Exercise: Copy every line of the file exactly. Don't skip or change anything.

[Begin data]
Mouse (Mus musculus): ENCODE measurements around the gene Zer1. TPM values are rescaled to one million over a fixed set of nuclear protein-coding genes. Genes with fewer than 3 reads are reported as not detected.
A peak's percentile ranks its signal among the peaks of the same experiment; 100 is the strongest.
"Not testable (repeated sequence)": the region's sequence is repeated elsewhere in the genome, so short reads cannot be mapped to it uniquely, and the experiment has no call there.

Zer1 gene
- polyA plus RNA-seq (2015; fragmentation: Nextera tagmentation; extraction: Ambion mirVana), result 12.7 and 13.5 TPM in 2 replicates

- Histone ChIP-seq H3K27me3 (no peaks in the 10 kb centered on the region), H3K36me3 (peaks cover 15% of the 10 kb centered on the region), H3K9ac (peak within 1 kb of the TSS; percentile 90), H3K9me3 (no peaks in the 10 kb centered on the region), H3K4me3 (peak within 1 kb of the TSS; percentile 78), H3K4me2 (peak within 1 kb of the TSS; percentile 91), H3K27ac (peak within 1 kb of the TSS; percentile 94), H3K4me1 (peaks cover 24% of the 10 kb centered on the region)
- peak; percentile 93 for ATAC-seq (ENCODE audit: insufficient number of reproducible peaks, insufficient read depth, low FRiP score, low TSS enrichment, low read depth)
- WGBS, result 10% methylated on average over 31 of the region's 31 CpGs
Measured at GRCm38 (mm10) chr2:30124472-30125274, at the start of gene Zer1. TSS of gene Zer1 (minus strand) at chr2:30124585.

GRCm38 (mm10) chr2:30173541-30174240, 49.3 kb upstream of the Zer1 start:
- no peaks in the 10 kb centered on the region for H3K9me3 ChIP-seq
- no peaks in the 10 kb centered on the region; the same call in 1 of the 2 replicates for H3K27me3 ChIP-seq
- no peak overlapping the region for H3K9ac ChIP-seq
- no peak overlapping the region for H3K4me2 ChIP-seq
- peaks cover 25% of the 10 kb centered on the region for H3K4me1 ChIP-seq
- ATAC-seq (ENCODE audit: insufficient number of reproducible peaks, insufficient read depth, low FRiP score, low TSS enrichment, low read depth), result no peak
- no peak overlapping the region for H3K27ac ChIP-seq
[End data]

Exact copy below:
Mouse (Mus musculus): ENCODE measurements around the gene Zer1. TPM values are rescaled to one million over a fixed set of nuclear protein-coding genes. Genes with fewer than 3 reads are reported as not detected.
A peak's percentile ranks its signal among the peaks of the same experiment; 100 is the strongest.
"Not testable (repeated sequence)": the region's sequence is repeated elsewhere in the genome, so short reads cannot be mapped to it uniquely, and the experiment has no call there.

Zer1 gene
- polyA plus RNA-seq (2015; fragmentation: Nextera tagmentation; extraction: Ambion mirVana), result 12.7 and 13.5 TPM in 2 replicates

- Histone ChIP-seq H3K27me3 (no peaks in the 10 kb centered on the region), H3K36me3 (peaks cover 15% of the 10 kb centered on the region), H3K9ac (peak within 1 kb of the TSS; percentile 90), H3K9me3 (no peaks in the 10 kb centered on the region), H3K4me3 (peak within 1 kb of the TSS; percentile 78), H3K4me2 (peak within 1 kb of the TSS; percentile 91), H3K27ac (peak within 1 kb of the TSS; percentile 94), H3K4me1 (peaks cover 24% of the 10 kb centered on the region)
- peak; percentile 93 for ATAC-seq (ENCODE audit: insufficient number of reproducible peaks, insufficient read depth, low FRiP score, low TSS enrichment, low read depth)
- WGBS, result 10% methylated on average over 31 of the region's 31 CpGs
Measured at GRCm38 (mm10) chr2:30124472-30125274, at the start of gene Zer1. TSS of gene Zer1 (minus strand) at chr2:30124585.

GRCm38 (mm10) chr2:30173541-30174240, 49.3 kb upstream of the Zer1 start:
- no peaks in the 10 kb centered on the region for H3K9me3 ChIP-seq
- no peaks in the 10 kb centered on the region; the same call in 1 of the 2 replicates for H3K27me3 ChIP-seq
- no peak overlapping the region for H3K9ac ChIP-seq
- no peak overlapping the region for H3K4me2 ChIP-seq
- peaks cover 25% of the 10 kb centered on the region for H3K4me1 ChIP-seq
- ATAC-seq (ENCODE audit: insufficient number of reproducible peaks, insufficient read depth, low FRiP score, low TSS enrichment, low read depth), result no peak
- no peak overlapping the region for H3K27ac ChIP-seq